Ego Check

Sunday, March 24th, 2019 could have been the last day of my life.

I mean, theoretically I could say that about any day because we never know when our number is up, so to speak. But sometimes you flirt with death a little extra hard, and for me, March 24th was one of those days.

I certainly didn’t intend to come so close to death/severe injury that day. We were doing a group motorcycle ride with friends from Tucson to Tombstone to Bisbee and back. It was just a fun ride… not a poker run or fundraiser event or anything. I’m a new-ish rider still. Not a total beginner, but that distance was by far the longest I’d ever done in one day (I think my previous daily record was 70 miles), and it was roads I wasn’t familiar with at all. I’d never even been to Bisbee. I was riding with a group of very experienced riders, some of whom have been riding longer than I’ve been alive. They were kind enough to keep it “at or slightly above” the speed limit for the day so I could keep up, but nobody could have guessed what would have challenged me the most: long, gradual curves in the road.

Most of my riding up to this point had been on city streets. Straight lines and intersections with ninety degree turns. Long, gradual curves and what one friend called “the twisty-turnies” were new to me. And everyone else was doing them at a pretty good speed. After safely making it to Tombstone, I was feeling pretty good about myself. “Yeah, me and my 500cc Aprilia Scarabeo can hang with these Harleys!” was not exactly the thought in my head but was basically how I was feeling about it. I was feeling like a badass biker chick. We had breakfast, hung out, then got back on our bikes to head to Bisbee. Somewhere in between the two, things got out of hand.

In one “twisty-turny” section of the road, we were all cornering to the right at about 65 mph (gradual corner, like I said, so everyone was going pretty fast). I’m still not sure what went wrong, whether it was wind, load balance, or a combination of the two, but suddenly I couldn’t get my bike to turn to the right and started drifting to the left. I drifted so far to the left, in fact, that I was over the center line into the lane where there was oncoming traffic. And then my front wheel started wobbling, which I knew meant I was about to lose control of the bike entirely and go down. At 60-ish mph. With oncoming traffic. I remember thinking, “Shit, I’m gonna go down right here! This is gonna be where it ends.” And I took a deep breath, did the best I could to steady/balance the bike, and managed to start heading back to the right and back over the center line into my proper lane. The oncoming cars, fortunately, had seen me and moved over to their right to give me some space. I made it the rest of the way to Bisbee without incident, but was doing a lot of deep breathing to calm myself… yoga training for the win.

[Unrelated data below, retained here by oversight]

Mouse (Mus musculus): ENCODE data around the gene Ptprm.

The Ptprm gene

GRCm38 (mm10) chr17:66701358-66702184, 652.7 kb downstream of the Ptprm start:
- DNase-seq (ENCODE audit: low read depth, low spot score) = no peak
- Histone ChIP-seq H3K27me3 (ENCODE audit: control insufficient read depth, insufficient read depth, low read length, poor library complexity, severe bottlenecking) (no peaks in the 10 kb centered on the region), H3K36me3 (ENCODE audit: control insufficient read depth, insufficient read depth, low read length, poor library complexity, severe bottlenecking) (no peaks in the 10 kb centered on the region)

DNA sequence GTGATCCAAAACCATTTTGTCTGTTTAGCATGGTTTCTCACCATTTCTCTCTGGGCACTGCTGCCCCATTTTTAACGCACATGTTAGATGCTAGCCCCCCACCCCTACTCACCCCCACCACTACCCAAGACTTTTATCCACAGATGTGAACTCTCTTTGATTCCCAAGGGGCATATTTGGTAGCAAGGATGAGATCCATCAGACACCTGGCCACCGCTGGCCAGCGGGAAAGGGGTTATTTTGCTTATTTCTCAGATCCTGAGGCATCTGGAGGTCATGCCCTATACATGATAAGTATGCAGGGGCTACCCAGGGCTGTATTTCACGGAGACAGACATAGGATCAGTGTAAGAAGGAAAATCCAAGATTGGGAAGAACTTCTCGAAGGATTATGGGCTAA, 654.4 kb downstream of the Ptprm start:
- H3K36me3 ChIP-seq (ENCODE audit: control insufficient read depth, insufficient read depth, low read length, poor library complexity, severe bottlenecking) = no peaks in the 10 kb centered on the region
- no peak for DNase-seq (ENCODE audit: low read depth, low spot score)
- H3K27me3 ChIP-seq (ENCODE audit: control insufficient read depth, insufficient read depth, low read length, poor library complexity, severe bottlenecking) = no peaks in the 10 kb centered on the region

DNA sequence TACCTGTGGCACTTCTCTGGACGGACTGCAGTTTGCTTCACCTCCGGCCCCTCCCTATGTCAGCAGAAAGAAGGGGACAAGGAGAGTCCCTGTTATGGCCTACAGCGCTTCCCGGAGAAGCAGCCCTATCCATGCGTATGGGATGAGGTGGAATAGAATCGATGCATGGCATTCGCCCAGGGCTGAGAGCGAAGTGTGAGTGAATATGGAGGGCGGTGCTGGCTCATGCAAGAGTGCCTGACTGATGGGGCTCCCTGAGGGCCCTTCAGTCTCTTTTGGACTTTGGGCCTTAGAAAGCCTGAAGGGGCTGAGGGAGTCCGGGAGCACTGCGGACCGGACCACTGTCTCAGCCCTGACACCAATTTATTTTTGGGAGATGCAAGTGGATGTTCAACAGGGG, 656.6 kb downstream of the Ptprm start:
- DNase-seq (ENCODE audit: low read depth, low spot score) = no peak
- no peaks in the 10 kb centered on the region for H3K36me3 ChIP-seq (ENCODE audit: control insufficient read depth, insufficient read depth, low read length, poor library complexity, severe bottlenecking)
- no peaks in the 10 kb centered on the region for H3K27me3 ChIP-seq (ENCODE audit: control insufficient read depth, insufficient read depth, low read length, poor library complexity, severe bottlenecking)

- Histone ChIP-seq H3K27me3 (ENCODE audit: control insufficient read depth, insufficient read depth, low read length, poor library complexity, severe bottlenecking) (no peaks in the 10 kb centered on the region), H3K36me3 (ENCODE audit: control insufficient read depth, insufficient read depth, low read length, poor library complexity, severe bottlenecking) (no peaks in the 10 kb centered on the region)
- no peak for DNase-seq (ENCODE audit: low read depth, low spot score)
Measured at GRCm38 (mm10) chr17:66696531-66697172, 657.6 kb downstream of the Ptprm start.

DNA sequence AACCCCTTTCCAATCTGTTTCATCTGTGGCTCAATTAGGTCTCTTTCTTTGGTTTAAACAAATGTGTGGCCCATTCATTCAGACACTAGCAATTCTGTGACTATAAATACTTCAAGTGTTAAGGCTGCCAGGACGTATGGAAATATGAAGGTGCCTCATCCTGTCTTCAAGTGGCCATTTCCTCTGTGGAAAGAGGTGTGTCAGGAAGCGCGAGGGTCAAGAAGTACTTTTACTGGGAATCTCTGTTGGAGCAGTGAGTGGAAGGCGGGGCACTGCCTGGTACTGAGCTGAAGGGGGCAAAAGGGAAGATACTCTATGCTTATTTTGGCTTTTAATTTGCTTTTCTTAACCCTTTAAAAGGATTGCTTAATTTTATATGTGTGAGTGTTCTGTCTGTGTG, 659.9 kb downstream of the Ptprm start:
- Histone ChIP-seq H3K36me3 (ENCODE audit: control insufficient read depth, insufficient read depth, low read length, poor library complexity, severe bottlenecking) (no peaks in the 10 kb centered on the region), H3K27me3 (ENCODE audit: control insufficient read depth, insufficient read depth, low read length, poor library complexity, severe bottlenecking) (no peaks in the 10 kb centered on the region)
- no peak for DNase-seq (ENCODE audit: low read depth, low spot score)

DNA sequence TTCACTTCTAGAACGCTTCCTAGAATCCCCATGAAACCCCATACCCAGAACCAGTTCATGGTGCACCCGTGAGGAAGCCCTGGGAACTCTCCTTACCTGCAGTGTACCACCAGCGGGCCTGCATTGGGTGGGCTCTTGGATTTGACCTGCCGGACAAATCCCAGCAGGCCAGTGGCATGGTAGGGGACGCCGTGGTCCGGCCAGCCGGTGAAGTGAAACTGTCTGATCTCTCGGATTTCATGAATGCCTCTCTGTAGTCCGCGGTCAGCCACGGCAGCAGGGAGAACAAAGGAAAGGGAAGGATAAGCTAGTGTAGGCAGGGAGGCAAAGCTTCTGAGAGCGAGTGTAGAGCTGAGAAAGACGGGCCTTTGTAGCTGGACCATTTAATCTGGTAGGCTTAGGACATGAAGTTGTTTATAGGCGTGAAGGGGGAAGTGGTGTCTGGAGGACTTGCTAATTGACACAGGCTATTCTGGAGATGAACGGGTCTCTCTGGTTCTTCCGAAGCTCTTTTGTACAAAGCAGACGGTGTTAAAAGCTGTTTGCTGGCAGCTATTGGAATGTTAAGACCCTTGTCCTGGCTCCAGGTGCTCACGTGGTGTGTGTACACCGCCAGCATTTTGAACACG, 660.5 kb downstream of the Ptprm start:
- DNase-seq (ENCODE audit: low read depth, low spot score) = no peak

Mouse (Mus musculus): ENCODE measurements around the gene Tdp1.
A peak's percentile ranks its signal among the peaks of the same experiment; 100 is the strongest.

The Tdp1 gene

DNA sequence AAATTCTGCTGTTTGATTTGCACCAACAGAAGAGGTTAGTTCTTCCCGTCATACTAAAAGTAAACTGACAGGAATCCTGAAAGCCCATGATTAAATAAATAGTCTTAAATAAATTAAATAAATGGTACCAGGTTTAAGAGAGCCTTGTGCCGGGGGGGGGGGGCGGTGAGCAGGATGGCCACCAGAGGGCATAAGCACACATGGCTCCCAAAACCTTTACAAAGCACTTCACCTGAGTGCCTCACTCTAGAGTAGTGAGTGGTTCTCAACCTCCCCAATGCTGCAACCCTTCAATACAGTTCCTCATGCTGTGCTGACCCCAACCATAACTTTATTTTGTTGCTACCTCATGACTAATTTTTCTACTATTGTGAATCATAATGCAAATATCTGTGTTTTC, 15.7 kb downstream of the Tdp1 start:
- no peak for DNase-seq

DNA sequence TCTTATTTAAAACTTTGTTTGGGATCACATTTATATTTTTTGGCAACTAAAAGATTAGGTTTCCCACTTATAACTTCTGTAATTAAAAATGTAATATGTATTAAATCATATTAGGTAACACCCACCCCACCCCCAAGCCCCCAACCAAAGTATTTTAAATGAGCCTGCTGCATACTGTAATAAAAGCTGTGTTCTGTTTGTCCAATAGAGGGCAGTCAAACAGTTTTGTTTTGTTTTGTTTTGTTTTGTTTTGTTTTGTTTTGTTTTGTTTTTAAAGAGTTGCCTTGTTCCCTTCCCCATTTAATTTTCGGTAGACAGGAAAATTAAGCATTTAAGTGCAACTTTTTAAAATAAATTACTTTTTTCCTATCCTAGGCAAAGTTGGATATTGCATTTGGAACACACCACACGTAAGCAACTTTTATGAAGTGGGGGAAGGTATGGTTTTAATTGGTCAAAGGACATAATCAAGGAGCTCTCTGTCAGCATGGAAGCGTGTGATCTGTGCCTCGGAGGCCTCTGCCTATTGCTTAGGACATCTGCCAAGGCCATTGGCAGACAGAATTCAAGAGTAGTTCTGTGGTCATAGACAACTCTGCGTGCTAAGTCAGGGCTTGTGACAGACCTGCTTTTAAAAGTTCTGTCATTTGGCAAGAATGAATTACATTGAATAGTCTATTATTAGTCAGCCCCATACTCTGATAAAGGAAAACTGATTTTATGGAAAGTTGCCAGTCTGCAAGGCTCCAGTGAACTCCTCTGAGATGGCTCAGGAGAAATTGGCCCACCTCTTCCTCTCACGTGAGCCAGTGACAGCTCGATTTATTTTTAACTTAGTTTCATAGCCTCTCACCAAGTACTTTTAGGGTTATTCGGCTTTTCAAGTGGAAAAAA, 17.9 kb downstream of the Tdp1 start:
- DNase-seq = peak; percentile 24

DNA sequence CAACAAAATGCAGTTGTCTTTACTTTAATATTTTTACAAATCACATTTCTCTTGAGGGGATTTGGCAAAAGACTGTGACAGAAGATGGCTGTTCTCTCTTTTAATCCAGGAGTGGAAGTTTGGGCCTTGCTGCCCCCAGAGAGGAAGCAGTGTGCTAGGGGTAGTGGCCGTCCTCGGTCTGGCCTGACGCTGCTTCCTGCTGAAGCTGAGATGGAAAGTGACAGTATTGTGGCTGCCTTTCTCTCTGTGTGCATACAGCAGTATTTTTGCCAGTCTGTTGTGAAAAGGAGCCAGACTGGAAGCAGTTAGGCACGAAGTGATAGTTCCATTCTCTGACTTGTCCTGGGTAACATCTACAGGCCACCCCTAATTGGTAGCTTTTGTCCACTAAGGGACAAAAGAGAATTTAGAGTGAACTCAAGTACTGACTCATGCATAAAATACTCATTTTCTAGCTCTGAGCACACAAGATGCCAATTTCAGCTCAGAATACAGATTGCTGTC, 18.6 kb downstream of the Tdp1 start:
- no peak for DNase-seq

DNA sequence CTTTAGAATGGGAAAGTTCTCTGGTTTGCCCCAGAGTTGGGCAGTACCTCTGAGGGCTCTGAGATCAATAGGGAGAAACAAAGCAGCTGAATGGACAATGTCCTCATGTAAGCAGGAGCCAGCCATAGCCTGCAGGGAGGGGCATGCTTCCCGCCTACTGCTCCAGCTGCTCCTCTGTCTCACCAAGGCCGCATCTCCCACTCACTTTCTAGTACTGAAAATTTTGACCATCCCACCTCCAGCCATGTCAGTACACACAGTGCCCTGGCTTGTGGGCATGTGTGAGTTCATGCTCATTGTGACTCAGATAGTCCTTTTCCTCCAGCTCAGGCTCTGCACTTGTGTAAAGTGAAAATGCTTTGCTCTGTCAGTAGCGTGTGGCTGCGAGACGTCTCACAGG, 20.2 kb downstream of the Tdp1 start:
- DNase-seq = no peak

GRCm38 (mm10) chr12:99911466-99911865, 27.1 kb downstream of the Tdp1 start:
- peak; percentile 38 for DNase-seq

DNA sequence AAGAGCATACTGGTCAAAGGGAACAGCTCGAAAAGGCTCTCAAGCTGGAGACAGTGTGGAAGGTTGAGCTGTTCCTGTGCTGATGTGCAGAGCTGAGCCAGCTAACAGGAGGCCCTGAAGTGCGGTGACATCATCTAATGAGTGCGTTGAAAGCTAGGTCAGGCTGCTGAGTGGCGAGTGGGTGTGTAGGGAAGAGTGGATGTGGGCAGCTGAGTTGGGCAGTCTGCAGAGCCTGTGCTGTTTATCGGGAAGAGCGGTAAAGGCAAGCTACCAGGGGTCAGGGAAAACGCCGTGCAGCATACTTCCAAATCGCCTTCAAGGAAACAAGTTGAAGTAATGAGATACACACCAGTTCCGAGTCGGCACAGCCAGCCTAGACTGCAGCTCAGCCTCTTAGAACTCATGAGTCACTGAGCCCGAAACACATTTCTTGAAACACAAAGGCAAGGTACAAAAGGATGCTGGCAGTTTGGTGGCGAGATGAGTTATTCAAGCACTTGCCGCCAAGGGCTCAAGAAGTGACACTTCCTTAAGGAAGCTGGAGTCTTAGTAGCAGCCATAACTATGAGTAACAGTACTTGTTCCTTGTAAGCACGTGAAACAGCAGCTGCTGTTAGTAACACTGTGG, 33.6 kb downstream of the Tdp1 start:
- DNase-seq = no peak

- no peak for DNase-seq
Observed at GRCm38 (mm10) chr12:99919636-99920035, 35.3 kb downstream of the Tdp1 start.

When we got to Bisbee, the two guys who had been riding behind me and saw the whole thing came running over and were like, “We thought you were gonna go down! You scared the shit out of us!” My husband, who had been in front of me in the formation and had seen nothing, overheard and inquired what had happened and I did my best to explain it, with some help from the two guys who had been behind me. The two behind me, Juice and Sparky (road names, obviously), were actually very nice about it. As Sparky said, “You’re not our first newbie rider, and you’re not gonna be the last.” The group as a whole agreed to slow it down a bit in the curves going back, and Sparky, who was immediately behind me in the formation, said, “I’m watching you. You don’t have to stay to the left. If you need the lane, take the lane, and I’ll drop back. Just ride where you feel comfortable.”

When we were getting on our bikes in Bisbee to head back to Tombstone and Tucson, my husband looked at me from where he was on his bike next to mine, and all he said was, “Be safe. I need you.” I had those words in my head all the way home, like they were on repeat.

I totally took Sparky up on his offer on the way home. Especially in the right turns… I don’t know if I was just rattled or what, but every time we did a right turn I moved into the center of the lane to give myself plenty of space and I could always see him there in my mirror, right where he said he’d be. (Juice was directly behind me also riding on the left, so he was harder to see but it was nice to know he was back there all the same.) Despite my rattled nerves, I knew riding in the group with my two “babysitters” behind me was as safe as I was likely to get. And the only wan to get home was to ride there, so ride home I did.